Human Resources

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Harsh gasps of air saturate the dimly lit room; it is the only sound within the room. A woman lies on a thin mattress in the center of the room. Her face is distorted into a grimace. The woman’s brow is marked with sweat and her cheeks are flushed with a ruddy, warm color.

Lying atop sodden sheets, the woman grips them tightly as another contraction wracks her frame. Panting from exhaustion and pain, she hazily registers the doctor’s voice.

Almost there. Maybe in five minutes…

Time passes slowly, marked only by intermittent contractions. At last she is ready. With an experienced eye, the doctor examines his patient. At last she is ready. In a firm tone he commands her to push. With her knees bent and her legs parted in a ‘V’, the woman begins to push, grunting with the effort. Her fists are clenched and she whimpers at the pain. Half sobs escape from her into the room as the woman continues to push. She is tired and her body is sore. The doctor coaches her. Keep on pushing. Quickly now. The woman’s brow is puckered in concentration. It takes one last push before the baby is born. A lusty squalling heralds the successful delivery.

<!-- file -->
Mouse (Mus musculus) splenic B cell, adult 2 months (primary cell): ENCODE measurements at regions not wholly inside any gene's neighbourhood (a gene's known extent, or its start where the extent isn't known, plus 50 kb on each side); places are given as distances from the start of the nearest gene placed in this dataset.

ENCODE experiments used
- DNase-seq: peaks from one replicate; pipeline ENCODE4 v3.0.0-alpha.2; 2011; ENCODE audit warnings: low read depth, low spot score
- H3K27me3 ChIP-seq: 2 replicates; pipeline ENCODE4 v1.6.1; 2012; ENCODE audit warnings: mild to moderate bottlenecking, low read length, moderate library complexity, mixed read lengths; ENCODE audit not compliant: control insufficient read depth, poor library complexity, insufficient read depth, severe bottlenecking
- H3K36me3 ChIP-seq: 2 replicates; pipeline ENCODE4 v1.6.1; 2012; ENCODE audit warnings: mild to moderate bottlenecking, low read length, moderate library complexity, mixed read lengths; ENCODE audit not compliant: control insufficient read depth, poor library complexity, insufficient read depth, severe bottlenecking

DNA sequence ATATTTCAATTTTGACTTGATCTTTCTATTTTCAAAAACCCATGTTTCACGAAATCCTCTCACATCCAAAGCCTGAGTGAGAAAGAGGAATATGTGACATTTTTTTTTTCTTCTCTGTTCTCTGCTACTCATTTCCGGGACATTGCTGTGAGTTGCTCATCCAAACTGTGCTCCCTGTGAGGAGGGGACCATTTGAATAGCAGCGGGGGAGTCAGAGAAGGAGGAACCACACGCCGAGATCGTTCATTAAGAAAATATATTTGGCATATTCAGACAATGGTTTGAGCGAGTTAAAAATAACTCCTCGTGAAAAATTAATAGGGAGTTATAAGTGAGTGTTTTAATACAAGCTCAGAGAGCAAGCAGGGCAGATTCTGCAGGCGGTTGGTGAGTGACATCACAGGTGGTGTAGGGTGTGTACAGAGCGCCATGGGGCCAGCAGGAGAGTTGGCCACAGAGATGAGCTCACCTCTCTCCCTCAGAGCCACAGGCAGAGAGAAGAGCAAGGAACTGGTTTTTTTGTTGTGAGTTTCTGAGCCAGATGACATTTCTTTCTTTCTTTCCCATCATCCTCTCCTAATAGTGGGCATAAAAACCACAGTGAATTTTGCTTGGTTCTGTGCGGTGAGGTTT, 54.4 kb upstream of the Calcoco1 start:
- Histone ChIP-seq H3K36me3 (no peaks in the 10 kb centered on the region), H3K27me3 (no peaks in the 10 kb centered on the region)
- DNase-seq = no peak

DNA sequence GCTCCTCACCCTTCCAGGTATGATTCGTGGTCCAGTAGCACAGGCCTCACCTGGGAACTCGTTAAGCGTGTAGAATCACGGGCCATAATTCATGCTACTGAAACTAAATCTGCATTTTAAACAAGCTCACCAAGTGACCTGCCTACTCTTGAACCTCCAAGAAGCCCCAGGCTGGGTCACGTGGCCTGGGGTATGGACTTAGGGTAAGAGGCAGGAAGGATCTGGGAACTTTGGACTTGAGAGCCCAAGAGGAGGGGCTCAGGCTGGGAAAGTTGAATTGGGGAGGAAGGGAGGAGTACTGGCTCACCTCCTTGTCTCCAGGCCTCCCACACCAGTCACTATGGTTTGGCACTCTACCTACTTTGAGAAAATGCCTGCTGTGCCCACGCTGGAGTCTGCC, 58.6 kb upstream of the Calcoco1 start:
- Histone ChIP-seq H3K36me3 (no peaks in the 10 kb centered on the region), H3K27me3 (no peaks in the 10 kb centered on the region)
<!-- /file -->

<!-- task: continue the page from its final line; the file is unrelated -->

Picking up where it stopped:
With a quick snip the umbilical cord is severed. Using nimble fingers, he deftly ties the cord and with a quick flourish a knot is all that remains. The baby is swathed in a viscous, milky substance and the room is rank with the smell of birth. The doctor hands the baby off to a nurse to be bathed and made presentable.